Briefings: WSHM to WGGB: Welcome to the Family…We’re Moving in!…
UPDATED 2/27/15 4:49PM: For grammar and clarity.
Changes are afoot in Greater Springfield’s media following the purchase of one of the region’s major television broadcasters by a media company that already had a foothold in the Valley. Last year Des Moines-based Meredith Corporation, the owner of CBS affiliate WSHM, purchased WGGB, the region’s longtime ABC affiliate. Long term plans remain below the radar, but consolidation between the two stations is already underway.
WSHM, branded as CBS 3 Springfield, will leave its Monarch Place studios next month and move into WGGB’s Liberty Street facility adjacent to Springfield Plaza on the Chicopee border. A spokesperson for Meredith confirmed the move in an email to WMassP&I.
“Currently, we are in the process of building a new set and studio at WGGB as part of an exciting new commitment to Western Massachusetts viewers,” said Art Suslark, Meredith’s spokesman.
Since its inception as a low-power satellite of Hartford-based WFSB, WSHM has grown into a prominent force in the Springfield media market. Ten years ago it began producing its own news broadcasts from leased space on the third floor of Monarch Place in downtown Springfield. It has since developed a partnership with The Republican and the paper’s digital alter-ego Masslive.
News and local advertising operations are run from Springfield, but historically master controls have been in WFSB’s main facilities in Rocky Hill.
Meredith’s purchase of WGGB from John Gormally would normally be prohibited by FCC guidelines, but was allowed because WSHM’s signal is much lower-powered than WGGB’s. The publisher of BusinessWest, Gormally bought the station, traditionally branded as ABC 40, in 2007. Under his ownership WGGB began broadcasting Fox programs on a digital subchannel.
Following Meredith’s purchase of its own station’s one-time rival, there is some concern that job losses might ensue. Suslark declined to comment on whether jobs, either among newsroom or operations staff, would be downsized in the consolidation, but said details of the “new initiative” would be announced in the next few months.
Sources within WSHM suggest there has been no talk yet of newsroom layoffs on its side of the merger. Just as pertinent is whether the two stations will continue producing separate news coverage, and thus remain in competition. Meredith indicated it was considering this as it finalized its news strategy.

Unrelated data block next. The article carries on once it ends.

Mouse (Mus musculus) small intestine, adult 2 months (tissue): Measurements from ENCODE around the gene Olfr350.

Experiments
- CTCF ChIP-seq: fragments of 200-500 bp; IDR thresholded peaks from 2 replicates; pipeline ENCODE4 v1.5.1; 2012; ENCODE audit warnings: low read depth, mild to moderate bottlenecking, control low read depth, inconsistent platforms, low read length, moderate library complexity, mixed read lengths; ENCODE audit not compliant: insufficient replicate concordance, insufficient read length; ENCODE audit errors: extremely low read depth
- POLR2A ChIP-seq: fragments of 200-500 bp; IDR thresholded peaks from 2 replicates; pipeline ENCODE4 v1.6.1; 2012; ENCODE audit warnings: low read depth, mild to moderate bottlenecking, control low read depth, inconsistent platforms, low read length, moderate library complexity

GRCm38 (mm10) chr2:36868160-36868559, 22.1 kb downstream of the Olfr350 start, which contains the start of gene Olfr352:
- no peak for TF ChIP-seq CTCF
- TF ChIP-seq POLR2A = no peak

Springfield broadcast journalism has been hardly immune from complaints about television news being less than probing, but the potential loss of competition would be a blow to the local media landscape.
At the same time, sources indicate Meredith would like to expand its stations’ reach to compete with WWLP, owned by Richmond, Va.-based Media General. WWLP has local news bureaus in Greenfield and Northampton. While little more than rooms with editing equipment, they allow the NBC affiliated WWLP to more quickly produce stories in Franklin and Hampshire counties.
WWLP has also traditionally led the pack among local broadcasters and probably boasts the largest newsroom. It has the only local broadcast Statehouse bureau and its facilities have played host to major political events.
Both WGGB and WSHM have their strengths, too. WGGB has a roster of experienced reporters and the station’s reputation has helped land younger reporters in larger markets and careers in public relations.
Meredith’s Hartford station, WFSB, produces similar, if more in-depth political content such as Face the State, a Connecticut version of CBS News’s national Sunday program. While the consolidation puts a question mark over jobs in the region, the combined technical and reporting resources of Meredith’s Springfield properties could make it a bigger player in the regional news media if it so desires.